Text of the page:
Originally launched in 2007 as an independent business, in 2010 Bright Endeavors was brought under the umbrella of a non-profit organization called New Moms, with a mission of interrupting the generational cycle of poverty. Keep in mind that 40 to 60 percent of residents in the south and west sides of Chicago live below the poverty line, while the number of pregnant and/or parenting female youth in Illinois has more than doubled in the past 20 years, rising from 33 percent to 68 percent. Nearly half of the mothers who come to New Moms are homeless, and the community of West Garfield Park is one of severe disinvestment.
Since its inception, Bright Endeavors has served over 300 young mothers and created a thriving business that today sells its candles through its website, via wholesale orders and in stores such as Crate Barrel and Whole Foods in the Midwest region.
But the bigger picture is about building women up, helping them become more self-confident and better able to establish a positive, healthy direction forward. The 12-week program at Bright Endeavors delivers hands-on training to prepare young mothers for success in the workforce. Aside from learning soft and hard skills, including teamwork, quality control and leadership, the program provides job readiness training, offers financial literacy coaching and helps the women establish secondary education goals.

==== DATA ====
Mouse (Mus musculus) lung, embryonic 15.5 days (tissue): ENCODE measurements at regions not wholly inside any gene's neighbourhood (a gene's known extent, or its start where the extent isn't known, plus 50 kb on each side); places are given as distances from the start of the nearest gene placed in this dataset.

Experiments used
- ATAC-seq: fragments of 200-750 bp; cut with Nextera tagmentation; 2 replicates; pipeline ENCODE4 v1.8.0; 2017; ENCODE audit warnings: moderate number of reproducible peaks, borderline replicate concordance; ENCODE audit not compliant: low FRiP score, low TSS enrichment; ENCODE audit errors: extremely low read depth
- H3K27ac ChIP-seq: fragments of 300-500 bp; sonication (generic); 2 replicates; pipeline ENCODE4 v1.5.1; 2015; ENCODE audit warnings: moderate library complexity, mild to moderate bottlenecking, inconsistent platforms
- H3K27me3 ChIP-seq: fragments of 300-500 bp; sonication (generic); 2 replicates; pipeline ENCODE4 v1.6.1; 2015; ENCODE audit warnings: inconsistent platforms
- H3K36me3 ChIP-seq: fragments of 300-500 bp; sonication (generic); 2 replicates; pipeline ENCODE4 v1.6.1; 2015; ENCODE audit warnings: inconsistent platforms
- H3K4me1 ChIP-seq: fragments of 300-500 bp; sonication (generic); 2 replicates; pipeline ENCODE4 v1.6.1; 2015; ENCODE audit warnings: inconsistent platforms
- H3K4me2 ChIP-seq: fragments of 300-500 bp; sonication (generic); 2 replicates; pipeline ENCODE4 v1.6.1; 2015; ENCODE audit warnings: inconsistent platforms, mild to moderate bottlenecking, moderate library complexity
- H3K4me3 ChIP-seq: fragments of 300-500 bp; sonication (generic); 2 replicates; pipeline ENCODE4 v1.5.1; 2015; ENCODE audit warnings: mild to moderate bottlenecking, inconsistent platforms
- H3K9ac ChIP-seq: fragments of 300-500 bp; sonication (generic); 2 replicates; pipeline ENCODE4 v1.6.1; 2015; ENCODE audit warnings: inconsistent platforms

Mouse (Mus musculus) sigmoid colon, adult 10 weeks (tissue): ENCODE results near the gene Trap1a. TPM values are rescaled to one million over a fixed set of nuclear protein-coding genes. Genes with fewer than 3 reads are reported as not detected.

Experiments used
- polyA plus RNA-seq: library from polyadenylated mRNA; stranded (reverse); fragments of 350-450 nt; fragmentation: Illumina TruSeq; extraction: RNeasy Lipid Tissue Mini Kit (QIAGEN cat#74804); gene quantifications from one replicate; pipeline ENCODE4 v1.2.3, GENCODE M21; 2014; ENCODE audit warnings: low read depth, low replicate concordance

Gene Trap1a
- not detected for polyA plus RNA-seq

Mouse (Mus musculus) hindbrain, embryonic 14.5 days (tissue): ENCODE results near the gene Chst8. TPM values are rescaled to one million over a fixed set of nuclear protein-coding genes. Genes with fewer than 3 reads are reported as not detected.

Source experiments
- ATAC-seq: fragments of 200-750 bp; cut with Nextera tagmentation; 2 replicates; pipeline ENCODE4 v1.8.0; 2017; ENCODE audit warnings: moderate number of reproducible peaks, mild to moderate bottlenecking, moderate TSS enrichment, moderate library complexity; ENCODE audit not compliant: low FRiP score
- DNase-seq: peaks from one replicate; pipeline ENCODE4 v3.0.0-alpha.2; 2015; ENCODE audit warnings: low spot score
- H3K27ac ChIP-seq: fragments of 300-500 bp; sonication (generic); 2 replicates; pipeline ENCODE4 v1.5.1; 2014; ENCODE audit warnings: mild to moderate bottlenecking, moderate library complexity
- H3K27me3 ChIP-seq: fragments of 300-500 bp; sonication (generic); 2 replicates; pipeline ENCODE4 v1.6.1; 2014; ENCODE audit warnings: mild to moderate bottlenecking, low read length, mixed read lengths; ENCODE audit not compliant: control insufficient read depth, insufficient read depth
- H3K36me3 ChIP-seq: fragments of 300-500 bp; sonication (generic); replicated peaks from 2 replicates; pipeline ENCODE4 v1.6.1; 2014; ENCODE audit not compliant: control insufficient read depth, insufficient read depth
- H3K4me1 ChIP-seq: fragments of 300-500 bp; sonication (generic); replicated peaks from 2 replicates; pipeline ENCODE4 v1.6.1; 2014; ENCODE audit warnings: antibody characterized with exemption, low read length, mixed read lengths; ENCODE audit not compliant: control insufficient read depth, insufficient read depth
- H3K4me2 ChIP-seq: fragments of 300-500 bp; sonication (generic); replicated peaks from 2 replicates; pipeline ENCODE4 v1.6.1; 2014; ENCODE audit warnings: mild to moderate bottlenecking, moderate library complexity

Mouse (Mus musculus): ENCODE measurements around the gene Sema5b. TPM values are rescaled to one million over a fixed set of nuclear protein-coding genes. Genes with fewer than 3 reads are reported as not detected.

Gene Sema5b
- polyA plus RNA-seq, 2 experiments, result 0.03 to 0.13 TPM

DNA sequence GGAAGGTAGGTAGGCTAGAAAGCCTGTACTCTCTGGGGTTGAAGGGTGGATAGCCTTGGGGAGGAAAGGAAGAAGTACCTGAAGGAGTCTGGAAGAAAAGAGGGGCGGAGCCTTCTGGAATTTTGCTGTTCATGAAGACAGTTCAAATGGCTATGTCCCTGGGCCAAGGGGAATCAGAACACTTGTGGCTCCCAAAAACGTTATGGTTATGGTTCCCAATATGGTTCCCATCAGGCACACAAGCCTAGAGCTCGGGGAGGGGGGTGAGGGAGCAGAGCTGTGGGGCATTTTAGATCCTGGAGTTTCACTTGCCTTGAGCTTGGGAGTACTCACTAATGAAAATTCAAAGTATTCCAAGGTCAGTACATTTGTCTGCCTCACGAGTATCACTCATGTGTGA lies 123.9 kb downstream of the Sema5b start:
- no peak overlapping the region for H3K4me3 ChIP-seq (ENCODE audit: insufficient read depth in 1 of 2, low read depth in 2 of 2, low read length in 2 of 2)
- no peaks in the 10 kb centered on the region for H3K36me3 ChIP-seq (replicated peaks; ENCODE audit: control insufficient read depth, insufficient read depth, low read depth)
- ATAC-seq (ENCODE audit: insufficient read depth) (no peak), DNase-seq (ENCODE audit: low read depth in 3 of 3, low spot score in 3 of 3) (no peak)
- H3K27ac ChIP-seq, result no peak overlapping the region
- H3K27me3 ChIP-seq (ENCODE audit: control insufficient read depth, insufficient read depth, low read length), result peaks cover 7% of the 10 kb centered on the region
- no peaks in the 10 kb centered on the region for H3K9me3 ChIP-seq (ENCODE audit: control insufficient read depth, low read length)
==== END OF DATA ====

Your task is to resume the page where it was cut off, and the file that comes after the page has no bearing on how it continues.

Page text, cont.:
In line with the mission of promoting self-reliance and empowerment, pity is not part of the narrative at Bright Endeavors - for the women or the business. Determined to compete on equal footing with similar entry-level luxury good products, Bright Endeavors produces candles of top quality and priced similarly. We re small but mighty, says CEO Laura Zumdahl, of the eight to ten workers in her revolving team.